I had the opportunity and privilege to attend the 28th Sultan Azlan Shah Law Lecture earlier this evening. The presenter this year is the Rt Honorable Lord Carnwath of Notting hill, Justice of the Supreme Court of the United Kingdom, on the topic of ‘Environmental Law in a Global Society”.

Focusing on the history and rise of the environmental law, the lecture explored the reaction of the global community towards various environmental threats, including the thinning of the ozone layer and the build-up of greenhouse gases. It touches on the role of the courts and tribunals, national and international, in interpreting older laws in accordance to globally accepted environmental law principles, for example, in the India, the constitutional right to life has been interpreted to include the right of life in a clean and safe environment.

While such interpretations may be denounced by passive judges as ‘usurping the power of the lawmakers’, in my humble opinion, it is the only reasonable and sensible way forward. Yes, such matters of great policy reasons should be debated and decided by the lawmakers in respective countries (assuming the countries themselves are capable to debate such issues). However, in light of the recent failure of countries in the New York Summit to come to an agreement over environmental issues such as carbon dioxide emissions and rapidly declining supply of clean water, it is the courts and tribunals left who have the power to alter the pathways of humankind, however minute.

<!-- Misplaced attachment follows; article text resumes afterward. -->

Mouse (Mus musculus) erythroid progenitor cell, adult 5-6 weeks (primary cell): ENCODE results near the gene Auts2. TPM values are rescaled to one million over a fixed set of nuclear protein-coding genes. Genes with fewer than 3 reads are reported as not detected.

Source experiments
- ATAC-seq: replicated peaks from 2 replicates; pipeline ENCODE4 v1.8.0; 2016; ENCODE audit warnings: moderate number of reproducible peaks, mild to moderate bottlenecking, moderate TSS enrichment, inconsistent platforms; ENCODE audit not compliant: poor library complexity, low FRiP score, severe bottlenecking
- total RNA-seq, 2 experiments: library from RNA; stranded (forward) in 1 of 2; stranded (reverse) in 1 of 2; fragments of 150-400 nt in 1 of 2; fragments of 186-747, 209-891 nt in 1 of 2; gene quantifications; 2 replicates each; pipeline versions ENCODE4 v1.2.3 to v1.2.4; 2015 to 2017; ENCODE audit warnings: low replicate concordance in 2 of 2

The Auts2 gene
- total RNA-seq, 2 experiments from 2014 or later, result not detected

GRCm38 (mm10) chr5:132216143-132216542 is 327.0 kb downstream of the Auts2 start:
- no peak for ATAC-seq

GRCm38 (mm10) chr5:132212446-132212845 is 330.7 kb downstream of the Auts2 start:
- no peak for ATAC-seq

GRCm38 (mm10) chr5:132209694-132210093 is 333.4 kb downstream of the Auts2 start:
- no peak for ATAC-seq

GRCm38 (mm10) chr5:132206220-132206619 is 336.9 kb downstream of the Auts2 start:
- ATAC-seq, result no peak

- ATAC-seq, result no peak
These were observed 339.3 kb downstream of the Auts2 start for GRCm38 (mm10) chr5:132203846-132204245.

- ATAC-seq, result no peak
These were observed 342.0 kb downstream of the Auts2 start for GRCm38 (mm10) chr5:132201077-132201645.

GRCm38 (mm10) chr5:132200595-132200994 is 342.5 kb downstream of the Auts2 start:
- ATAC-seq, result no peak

Sultan Azlan Shah said that ‘law is the bridge between scientific knowledge and political action’. As all law students in the Commonwealth will know, in the common law system, the judges are in general making law by filling in the gaps or lacuna in the law. Why then should this not be considered a lacuna, thereby allowing judges to prevent people from exploiting the environment and natural resources while waiting on the heads of countries to make up their minds.

The Rt Hon Lord Carnwath is undoubtedly the best person qualified to speak on this topic, being the leading judge in several key cases on environmental law lately such as Barr v Biffa Waste Services Ltd (2012) and Coventry v Lawrence (2014). His lecture is full of legal notations and is in short, Environmental Law At A Glance. It is very educational and is easy to understand, even for someone who has no knowledge at all of environmental law.

Tonight, I was in distinguished company during the lecture. The Sultan of Perak and his Queen came as well as the Justices of the Federal Court as well as other judges from the lower courts. In particular, I recognize one of the judges who was a judge in my mooting competition. Hopefully I will be able to go again next year.

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